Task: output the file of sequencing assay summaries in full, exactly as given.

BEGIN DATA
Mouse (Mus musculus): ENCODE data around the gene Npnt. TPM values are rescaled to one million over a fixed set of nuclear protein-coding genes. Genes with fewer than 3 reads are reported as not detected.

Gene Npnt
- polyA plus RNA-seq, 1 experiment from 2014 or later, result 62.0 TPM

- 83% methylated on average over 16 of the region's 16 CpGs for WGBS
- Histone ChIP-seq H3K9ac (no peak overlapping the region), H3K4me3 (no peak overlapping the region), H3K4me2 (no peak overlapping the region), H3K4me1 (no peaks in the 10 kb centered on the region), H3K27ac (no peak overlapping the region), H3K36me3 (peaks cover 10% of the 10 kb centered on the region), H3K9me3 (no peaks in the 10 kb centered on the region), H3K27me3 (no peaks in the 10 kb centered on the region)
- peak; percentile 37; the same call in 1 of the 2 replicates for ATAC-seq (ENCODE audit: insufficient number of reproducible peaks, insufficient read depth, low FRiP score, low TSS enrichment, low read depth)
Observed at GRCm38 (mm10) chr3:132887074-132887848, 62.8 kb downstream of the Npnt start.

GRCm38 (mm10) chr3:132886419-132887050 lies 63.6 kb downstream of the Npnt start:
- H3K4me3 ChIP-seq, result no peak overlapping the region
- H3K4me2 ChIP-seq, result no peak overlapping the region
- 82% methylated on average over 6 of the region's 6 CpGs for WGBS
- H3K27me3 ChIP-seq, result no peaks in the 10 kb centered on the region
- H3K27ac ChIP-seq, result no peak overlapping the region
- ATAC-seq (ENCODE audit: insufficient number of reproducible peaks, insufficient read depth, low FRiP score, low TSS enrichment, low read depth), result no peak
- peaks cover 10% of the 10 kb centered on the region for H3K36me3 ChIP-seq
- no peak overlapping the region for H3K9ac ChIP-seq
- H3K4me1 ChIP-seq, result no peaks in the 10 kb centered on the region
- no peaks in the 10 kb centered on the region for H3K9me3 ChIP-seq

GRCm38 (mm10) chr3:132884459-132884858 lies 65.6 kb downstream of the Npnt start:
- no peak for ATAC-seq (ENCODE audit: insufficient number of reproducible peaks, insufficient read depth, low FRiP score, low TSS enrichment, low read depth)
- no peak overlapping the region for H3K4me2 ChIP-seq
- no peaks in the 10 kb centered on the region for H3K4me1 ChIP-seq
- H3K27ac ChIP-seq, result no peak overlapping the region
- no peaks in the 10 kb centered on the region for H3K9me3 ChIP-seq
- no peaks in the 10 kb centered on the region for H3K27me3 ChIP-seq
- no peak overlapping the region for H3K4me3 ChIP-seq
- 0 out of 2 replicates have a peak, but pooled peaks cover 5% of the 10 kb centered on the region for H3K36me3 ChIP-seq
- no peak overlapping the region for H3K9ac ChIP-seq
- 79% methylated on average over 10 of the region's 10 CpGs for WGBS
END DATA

Mouse (Mus musculus): ENCODE data around the gene Npnt. TPM values are rescaled to one million over a fixed set of nuclear protein-coding genes. Genes with fewer than 3 reads are reported as not detected.

Gene Npnt
- polyA plus RNA-seq, 1 experiment from 2014 or later, result 62.0 TPM

- 83% methylated on average over 16 of the region's 16 CpGs for WGBS
- Histone ChIP-seq H3K9ac (no peak overlapping the region), H3K4me3 (no peak overlapping the region), H3K4me2 (no peak overlapping the region), H3K4me1 (no peaks in the 10 kb centered on the region), H3K27ac (no peak overlapping the region), H3K36me3 (peaks cover 10% of the 10 kb centered on the region), H3K9me3 (no peaks in the 10 kb centered on the region), H3K27me3 (no peaks in the 10 kb centered on the region)
- peak; percentile 37; the same call in 1 of the 2 replicates for ATAC-seq (ENCODE audit: insufficient number of reproducible peaks, insufficient read depth, low FRiP score, low TSS enrichment, low read depth)
Observed at GRCm38 (mm10) chr3:132887074-132887848, 62.8 kb downstream of the Npnt start.

GRCm38 (mm10) chr3:132886419-132887050 lies 63.6 kb downstream of the Npnt start:
- H3K4me3 ChIP-seq, result no peak overlapping the region
- H3K4me2 ChIP-seq, result no peak overlapping the region
- 82% methylated on average over 6 of the region's 6 CpGs for WGBS
- H3K27me3 ChIP-seq, result no peaks in the 10 kb centered on the region
- H3K27ac ChIP-seq, result no peak overlapping the region
- ATAC-seq (ENCODE audit: insufficient number of reproducible peaks, insufficient read depth, low FRiP score, low TSS enrichment, low read depth), result no peak
- peaks cover 10% of the 10 kb centered on the region for H3K36me3 ChIP-seq
- no peak overlapping the region for H3K9ac ChIP-seq
- H3K4me1 ChIP-seq, result no peaks in the 10 kb centered on the region
- no peaks in the 10 kb centered on the region for H3K9me3 ChIP-seq

GRCm38 (mm10) chr3:132884459-132884858 lies 65.6 kb downstream of the Npnt start:
- no peak for ATAC-seq (ENCODE audit: insufficient number of reproducible peaks, insufficient read depth, low FRiP score, low TSS enrichment, low read depth)
- no peak overlapping the region for H3K4me2 ChIP-seq
- no peaks in the 10 kb centered on the region for H3K4me1 ChIP-seq
- H3K27ac ChIP-seq, result no peak overlapping the region
- no peaks in the 10 kb centered on the region for H3K9me3 ChIP-seq
- no peaks in the 10 kb centered on the region for H3K27me3 ChIP-seq
- no peak overlapping the region for H3K4me3 ChIP-seq
- 0 out of 2 replicates have a peak, but pooled peaks cover 5% of the 10 kb centered on the region for H3K36me3 ChIP-seq
- no peak overlapping the region for H3K9ac ChIP-seq
- 79% methylated on average over 10 of the region's 10 CpGs for WGBS